A previous post discussed some basic array properties. This one drills down a little into the syntax for Ruby.
Making an Array
Arrays can be initialized with square brackets ([ ]). This is called a literal initialization. Its values are separated by commas and their index begins at zero.
[“dog”, “bird”, “cat”]
Dog is at index 0, bird is at index 1, etc.
You can access what is at a specific index number just by using that number.
pets = ["dog", "cat", "bird"]
=> ["dog", "cat", "bird"]
You can also assign elements to a specific index number, and the array will grow to accommodate. Index numbers with no content are “nil.”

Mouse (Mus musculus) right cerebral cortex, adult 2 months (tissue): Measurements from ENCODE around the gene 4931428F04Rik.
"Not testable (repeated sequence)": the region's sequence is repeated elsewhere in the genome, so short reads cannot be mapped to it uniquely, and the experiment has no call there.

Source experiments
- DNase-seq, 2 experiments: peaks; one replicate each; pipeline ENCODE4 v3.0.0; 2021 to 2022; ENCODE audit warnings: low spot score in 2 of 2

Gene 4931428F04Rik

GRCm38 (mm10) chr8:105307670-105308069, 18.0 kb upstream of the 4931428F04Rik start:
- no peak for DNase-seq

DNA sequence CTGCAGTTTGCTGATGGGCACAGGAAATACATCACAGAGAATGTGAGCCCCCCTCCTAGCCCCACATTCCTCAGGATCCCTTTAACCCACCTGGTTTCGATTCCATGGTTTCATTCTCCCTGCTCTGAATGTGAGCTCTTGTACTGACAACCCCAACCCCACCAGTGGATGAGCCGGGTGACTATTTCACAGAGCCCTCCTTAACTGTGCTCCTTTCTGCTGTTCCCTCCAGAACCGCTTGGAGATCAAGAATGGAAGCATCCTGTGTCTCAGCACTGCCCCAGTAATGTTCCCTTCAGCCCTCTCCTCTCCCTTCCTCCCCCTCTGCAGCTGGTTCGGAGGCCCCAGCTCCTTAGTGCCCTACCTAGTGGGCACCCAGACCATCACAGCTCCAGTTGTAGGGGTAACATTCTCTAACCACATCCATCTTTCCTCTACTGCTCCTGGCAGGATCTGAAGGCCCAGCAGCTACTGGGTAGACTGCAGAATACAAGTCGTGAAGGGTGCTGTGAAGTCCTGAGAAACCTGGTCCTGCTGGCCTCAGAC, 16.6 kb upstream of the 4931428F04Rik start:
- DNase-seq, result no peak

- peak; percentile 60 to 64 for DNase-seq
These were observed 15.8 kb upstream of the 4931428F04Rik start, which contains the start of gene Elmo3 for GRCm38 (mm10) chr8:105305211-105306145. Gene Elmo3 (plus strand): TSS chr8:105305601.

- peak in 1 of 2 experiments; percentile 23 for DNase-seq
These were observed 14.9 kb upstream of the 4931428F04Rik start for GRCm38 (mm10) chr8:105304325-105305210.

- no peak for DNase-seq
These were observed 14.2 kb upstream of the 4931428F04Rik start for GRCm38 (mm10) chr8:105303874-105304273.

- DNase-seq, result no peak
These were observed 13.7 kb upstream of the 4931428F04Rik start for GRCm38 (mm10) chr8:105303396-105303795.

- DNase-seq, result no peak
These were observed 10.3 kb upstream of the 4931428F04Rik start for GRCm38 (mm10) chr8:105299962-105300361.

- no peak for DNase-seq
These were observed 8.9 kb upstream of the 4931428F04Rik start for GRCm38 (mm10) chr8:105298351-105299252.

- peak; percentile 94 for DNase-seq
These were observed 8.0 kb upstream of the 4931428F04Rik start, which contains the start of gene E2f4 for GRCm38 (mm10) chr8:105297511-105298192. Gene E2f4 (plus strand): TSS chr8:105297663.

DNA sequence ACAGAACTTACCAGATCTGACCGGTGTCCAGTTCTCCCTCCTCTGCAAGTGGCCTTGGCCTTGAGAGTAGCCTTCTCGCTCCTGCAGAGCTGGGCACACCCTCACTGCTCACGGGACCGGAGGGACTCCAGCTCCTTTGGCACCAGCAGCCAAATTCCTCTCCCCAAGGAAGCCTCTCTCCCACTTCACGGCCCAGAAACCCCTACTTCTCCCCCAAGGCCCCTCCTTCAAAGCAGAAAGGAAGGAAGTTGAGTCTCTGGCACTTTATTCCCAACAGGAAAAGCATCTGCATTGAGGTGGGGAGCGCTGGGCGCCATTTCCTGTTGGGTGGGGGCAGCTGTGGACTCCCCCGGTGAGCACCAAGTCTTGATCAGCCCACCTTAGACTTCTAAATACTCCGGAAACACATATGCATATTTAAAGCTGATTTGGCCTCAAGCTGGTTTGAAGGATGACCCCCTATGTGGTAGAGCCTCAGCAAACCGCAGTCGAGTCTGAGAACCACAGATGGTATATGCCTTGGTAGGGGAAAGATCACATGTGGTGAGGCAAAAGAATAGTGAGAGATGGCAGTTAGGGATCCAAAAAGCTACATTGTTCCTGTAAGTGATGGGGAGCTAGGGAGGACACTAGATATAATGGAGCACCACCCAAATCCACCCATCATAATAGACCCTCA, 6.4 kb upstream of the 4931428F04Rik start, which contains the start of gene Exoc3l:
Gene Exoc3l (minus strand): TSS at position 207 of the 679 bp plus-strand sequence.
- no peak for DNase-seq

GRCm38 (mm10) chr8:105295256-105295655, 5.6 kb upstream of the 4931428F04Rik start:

pets = "hamster"
=> ["dog", "cat", "bird", nil, "hamster"]
- .first and .last will show you the first or last element
- .length will tell you how many elements there are
- .include[x] will tell you if x is included in the array (true or false)
- .find_index(x) will tell you at what index x is located
- .push adds to the end of an array
- .pop pops an element off the end
- .shift adds to the beginning of an array
- << does the same thing as push; it’s referred to as “shovel”
To convert the elements in an array into a string:
[“d”, “o”, “g”].join
To convert elements in an array into a string but separate them by something, like a hyphen:
[“d”, “o”, “g”].join(“-”)